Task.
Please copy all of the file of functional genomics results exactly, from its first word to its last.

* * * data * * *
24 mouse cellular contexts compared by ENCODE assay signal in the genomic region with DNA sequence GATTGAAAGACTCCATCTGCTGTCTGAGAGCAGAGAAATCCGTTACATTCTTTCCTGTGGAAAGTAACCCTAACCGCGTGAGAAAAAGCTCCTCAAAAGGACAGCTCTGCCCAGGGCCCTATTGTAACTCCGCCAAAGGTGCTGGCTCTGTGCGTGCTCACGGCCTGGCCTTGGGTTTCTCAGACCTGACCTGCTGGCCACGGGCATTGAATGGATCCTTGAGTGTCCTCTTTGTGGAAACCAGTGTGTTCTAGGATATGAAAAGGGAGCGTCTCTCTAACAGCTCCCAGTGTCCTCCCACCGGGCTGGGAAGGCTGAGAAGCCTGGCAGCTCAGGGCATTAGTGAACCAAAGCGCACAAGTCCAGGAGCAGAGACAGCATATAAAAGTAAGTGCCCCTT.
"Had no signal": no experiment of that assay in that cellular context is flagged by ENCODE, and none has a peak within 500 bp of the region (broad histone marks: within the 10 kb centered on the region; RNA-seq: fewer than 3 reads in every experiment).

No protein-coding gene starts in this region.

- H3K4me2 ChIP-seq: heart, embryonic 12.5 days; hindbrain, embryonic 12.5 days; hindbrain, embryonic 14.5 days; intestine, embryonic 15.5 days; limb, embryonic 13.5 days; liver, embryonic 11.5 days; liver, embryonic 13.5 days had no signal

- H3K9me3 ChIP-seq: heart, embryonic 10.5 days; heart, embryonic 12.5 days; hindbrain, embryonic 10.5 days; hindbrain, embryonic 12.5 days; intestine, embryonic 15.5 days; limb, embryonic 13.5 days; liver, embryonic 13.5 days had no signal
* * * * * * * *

24 mouse cellular contexts compared by ENCODE assay signal in the genomic region with DNA sequence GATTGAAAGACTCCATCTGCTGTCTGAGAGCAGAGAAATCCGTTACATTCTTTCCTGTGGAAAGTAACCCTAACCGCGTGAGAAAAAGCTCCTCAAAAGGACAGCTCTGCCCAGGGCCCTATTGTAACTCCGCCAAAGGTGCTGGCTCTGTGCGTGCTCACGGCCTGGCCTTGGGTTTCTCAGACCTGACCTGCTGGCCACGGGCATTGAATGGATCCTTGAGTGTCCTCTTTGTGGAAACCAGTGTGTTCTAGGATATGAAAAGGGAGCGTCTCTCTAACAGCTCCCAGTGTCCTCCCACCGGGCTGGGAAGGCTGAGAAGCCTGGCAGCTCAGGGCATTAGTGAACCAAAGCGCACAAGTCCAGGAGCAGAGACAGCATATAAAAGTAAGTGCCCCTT.
"Had no signal": no experiment of that assay in that cellular context is flagged by ENCODE, and none has a peak within 500 bp of the region (broad histone marks: within the 10 kb centered on the region; RNA-seq: fewer than 3 reads in every experiment).

No protein-coding gene starts in this region.

- H3K4me2 ChIP-seq: heart, embryonic 12.5 days; hindbrain, embryonic 12.5 days; hindbrain, embryonic 14.5 days; intestine, embryonic 15.5 days; limb, embryonic 13.5 days; liver, embryonic 11.5 days; liver, embryonic 13.5 days had no signal

- H3K9me3 ChIP-seq: heart, embryonic 10.5 days; heart, embryonic 12.5 days; hindbrain, embryonic 10.5 days; hindbrain, embryonic 12.5 days; intestine, embryonic 15.5 days; limb, embryonic 13.5 days; liver, embryonic 13.5 days had no signal